Online Sampling Space Heats Up
FreeSamples.com will officially open at the end of the month, joining more established companies like FreeShop.com and other newer competitors such as StartSampling.com.
The main reason such sites are starting to make noise is that "consumer packaged goods companies have just warmed up to the Internet," said Tim Choate, CEO of FreeShop.com Inc., Seattle, an online direct marketing network.
FreeShop.com has done sampling for its clients, but it hasn't been a huge emphasis as "lots of the packaged goods guys were still trying to get their arms around the Internet," Choate said. "It's a huge opportunity as it develops, but it is developing slowly."
Choate expects his company and its more than 600 clients to become more active in the online sampling space within the next three to sixth months.
FreeSamples.com's first order of business is its trade marketing campaign. The site will send a 5,000-piece direct mailer to brand managers later this month with the message "FreeSamples.com. Where Your Target Finds You." The site had full-page print ads in roughly a dozen trade publications such as Ad Week and Brand Week last week.
The goal of the campaign is to generate a good number of samples for the site's launch. "We want to explode out of the gates," said Jeff Malkin, CEO of FreeSamples, San Francisco. "We've signed up 65 brands already, which will be available at the end of the month. StartSampling has been around for nine months and they only have four or five samples available at a time. They've been live longer, but we've been locking up brands for a longer time than they have."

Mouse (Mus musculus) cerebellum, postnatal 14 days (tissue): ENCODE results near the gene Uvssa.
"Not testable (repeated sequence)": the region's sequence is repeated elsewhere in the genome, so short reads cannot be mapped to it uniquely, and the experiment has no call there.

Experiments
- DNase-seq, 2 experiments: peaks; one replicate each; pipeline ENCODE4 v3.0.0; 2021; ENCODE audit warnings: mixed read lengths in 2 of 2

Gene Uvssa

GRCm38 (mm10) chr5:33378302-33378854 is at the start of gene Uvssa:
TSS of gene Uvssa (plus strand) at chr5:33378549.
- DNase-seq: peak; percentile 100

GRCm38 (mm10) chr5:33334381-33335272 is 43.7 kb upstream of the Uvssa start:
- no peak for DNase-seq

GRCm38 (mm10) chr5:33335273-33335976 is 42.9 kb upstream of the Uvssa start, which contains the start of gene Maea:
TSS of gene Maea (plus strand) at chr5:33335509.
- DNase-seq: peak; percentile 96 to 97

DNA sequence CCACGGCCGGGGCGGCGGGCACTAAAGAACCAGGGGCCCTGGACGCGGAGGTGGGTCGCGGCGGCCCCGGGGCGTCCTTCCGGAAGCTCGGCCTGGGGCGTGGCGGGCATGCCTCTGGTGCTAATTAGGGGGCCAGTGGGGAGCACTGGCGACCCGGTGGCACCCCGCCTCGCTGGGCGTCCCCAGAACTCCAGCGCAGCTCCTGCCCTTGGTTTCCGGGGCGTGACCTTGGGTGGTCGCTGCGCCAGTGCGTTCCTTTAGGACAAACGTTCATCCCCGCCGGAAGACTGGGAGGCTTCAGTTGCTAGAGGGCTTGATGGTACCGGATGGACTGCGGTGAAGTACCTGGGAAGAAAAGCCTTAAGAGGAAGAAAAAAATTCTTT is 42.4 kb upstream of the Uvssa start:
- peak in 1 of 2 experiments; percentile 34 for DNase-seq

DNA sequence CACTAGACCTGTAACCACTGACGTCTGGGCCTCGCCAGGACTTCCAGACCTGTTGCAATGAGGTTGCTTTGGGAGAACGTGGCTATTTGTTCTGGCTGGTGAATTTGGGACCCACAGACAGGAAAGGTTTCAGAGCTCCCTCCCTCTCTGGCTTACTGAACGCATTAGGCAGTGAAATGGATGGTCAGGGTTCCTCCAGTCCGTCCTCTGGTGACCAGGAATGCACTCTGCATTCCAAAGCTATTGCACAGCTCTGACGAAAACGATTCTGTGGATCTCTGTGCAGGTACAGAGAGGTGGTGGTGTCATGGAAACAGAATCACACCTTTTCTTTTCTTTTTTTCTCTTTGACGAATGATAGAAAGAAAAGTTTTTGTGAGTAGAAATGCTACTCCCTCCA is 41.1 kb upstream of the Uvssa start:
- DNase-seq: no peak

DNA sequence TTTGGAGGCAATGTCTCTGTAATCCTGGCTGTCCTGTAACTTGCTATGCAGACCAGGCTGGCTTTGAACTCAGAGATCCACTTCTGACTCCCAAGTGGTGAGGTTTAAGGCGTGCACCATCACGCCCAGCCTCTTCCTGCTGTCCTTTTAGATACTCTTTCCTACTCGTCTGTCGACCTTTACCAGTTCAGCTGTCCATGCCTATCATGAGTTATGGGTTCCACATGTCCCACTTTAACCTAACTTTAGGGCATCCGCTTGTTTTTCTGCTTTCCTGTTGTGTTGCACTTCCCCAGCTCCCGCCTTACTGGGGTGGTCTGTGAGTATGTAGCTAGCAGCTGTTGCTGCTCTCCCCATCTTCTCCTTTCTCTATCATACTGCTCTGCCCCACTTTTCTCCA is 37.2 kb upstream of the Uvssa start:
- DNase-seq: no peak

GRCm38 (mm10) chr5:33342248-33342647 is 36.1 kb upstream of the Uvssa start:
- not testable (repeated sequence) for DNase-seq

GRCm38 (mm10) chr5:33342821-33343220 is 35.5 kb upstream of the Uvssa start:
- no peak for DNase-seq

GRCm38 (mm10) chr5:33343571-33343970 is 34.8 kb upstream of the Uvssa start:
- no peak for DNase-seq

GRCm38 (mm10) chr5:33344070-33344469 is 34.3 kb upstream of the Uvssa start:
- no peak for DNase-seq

StartSampling has signed more than 25 brands, and it has been pulling in a significant amount of consumers, according to Larry Burns, president/CEO of StartSampling, Carol Stream, IL. "Since launching our campaign in April, we've tripled memberships base. We're reaching 400,000 members. We're confident in our ability to sign long-term lasting relationships."
StartSampling's $3 million consumer campaign is targeting online ages 25 to 44 with print, radio and online elements.
FreeSamples will begin targeting women ages 18 to 45 with a consumer campaign later in the year. The initial consumer efforts will involve co-branded portal deals and $2.5 million in marketing with Conde Nast print and online properties (Conde Nast is an investor in the site).
Despite the growing interest in online sampling there are no guarantees that these newer sites will succeed, Choate said.
"The question is whether or not any of the new entrants can gain a foothold with a unique sampling strategy," he said.
Even if they do create a unique offering, the market may develop too slowly as consumer packaged goods companies still aren't rushing into anything, said Choate. In the meantime, "if they convince [some of the bigger companies] to come online, that's fabulous."